I seem to have gotten side tracked in La Gi, let's get back to the route.  From La Gi we stay on Hwy 55, though first we have to find its continuation. . .as I said, it  apparently isn't completely stationary, or maybe you can only see it when you're in the correct frame of mind (pure of heart? No, I guess not. . .) But we did find it after the bike got her bath (fooling around in the sand around La Gi made her feel itchy and she was complaining about her chain and one thing and another, so she got a for real washing from a man who took it seriously. . .).  This year (and this day, to be specific) we remembered my day pack (she keeps asking me if I have it every time we leave somewhere. . .didn't approve of the night ride I guess), so unlike the last time through, we had no excuse to come back, not even a new love.  And so the 80 km to Ba Ria, almost all on a lovely small rural road (the aforementioned Hwy 55), which morphs into a suburban monster a mile or two out of town.  Actually, it morphs into a small and manageable suburban monster road before Ba Ria, but ever so gradually grows and matures into a FULL FLEDGED HORRIFIC CITY TRAFFIC MONSTER way before Bien Hoa. . .and almost all the way into Saigon.

Then a funny thing happens (I've seen it before).  You've spent 20 km inching forward breathing nearly pure diesel fumes (mixed only with some minor amounts of dust, since nobody is moving fast enough to raise any more. . .) and only moving now and then when some minor seam opens ahead of you for a second (longer than that and it's gone. . .somebody else got it) and you gain a little.  Then, crossing some magic line, the traffic politely divides into a column of smoothly moving cars and trucks in two lanes on your left and you and the hundreds of motorbikes you've been sharing paint with for the past hour flow quietly into a completely separate (and barricaded to keep it that way) lane all to yourselves and the entrance into the city itself is something a child could do.  Of course, no child would have lived through the approach, but that's another matter.

So we arrived in Saigon in plenty of time for our chores (it was just past two in the afternoon when I lugged the luggage (THAT'S why they call it that.  . .who'd have thought it??) and the day's challenges really began.

But we need to skip back to Nha Trang for a moment.  I tried to leave the hotel and the young lady at the desk wanted to know if I would go to the airport at Cam Ranh.  I said no, I didn't think so, I was going on to Mui Ne.  She said, yes, you can go to Mui Ne in about six hours but you should go to the airport in Cam Ranh.  I said "why"?  She said "Because" and hesitated, and then said "Why NOT?  It's very beautiful!".  Well, I'd scouted the road out of town the night before and found a new escape route and now it dawned on me the full text of the sign at the turn was "Sam Bay Cam Ranh". . .and I hadn't bothered with the "Sam Bay" (say it "Sum Buy") part. . .but that's "airport" to the rest of us I'll bet.  Some one check me on that. . .but May Bay is an airplane, so if Sam means er. . .well, it's not "cang" which means water-port.  H'mm.  Anyway, it was gorgeous, a brand new four lane cliff top expressway, overlooking the blue blue sea, divided almost every inch of the way, with breaks in the divider only where it was safe to build a scenic viewpoint with enough line of sight for traffic to have a chance. . .but no traffic!  So, leaving Nha Trang, by all means go to the Cam Ranh airport, just turn off about 8 km short and move back over to Hwy 1 and carry on.  Oh.  If you can, arrange for a pair of artistic local boats to round the rocky point at the scenic view point for you while you're there.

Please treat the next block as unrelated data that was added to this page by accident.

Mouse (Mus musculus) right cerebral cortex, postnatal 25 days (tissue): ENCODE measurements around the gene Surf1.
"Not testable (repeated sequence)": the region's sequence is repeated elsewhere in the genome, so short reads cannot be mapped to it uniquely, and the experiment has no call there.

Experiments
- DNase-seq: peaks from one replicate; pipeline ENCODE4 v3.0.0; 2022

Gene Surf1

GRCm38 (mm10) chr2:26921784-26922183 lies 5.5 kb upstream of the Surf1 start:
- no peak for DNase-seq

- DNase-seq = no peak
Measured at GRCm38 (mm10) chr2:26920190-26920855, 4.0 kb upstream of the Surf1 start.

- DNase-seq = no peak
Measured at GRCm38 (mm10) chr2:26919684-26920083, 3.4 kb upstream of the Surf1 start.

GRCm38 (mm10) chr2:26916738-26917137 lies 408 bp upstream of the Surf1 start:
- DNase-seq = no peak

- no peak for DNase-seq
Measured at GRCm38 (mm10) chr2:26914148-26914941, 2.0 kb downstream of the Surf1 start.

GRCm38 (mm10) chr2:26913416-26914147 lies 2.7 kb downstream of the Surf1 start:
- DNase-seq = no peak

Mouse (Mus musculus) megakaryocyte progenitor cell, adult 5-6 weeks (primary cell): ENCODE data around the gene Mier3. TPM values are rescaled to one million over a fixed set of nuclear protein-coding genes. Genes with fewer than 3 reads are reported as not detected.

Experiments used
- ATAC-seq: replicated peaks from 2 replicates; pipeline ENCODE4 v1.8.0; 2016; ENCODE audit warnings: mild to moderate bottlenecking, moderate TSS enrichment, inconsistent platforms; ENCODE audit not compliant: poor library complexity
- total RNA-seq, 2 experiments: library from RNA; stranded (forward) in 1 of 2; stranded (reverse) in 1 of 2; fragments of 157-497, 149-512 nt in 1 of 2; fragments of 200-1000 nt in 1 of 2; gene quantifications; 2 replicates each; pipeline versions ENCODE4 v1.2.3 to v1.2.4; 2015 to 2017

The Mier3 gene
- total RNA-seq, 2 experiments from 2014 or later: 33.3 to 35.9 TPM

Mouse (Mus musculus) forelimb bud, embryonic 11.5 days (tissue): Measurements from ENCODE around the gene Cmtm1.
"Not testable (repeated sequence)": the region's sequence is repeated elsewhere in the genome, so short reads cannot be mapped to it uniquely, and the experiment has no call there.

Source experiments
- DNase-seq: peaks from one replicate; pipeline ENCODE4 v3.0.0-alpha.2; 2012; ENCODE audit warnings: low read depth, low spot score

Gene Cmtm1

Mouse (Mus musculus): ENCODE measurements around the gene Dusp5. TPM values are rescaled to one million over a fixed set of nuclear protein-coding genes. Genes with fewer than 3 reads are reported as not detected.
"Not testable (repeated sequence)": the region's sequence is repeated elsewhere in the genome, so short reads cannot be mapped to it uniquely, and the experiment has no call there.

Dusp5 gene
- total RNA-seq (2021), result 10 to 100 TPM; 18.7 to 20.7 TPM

The view from the first scenic viewpoint on the new road from Nha Trang to the Cam Ranh Airport.

Here's a wider view.  The coast from Quy Nhon all the way to Mui Ne (at least) is really just splendid, and you can even see it now and then!

And the two stops. . .once for a can of Red Cow as I mentioned. . .in the same little roadside restaurant in the desert where the Mountain Hmong people have been transplanted (I still can't imagine, mountain people from the rainy cold highlands transplanted en masse to the Baja California type lowland coastal desert). . .in the same restaurant, as I said, where I stopped last trip and didn't ask if the Hmong crossbows on the wall were for sale.  Madame recognized me before I had my helmet off (the beard I think, or maybe the smile?) and was ready to feed me a full lunch again, but furnished the necessary Red Cow instead when asked.  The crossbow and 2 full quivers of darts would be $300,000 VND.  $15 USD.  I didn't buy it.  Maybe I'll have to run back through there. . .I've always wanted one, and that one is really nice.
It's an unusually well made Hmong crossbow.  They're actively in use for hunting small game, but many of them are pretty poorly done.  The feathers are actually folded palm leaves.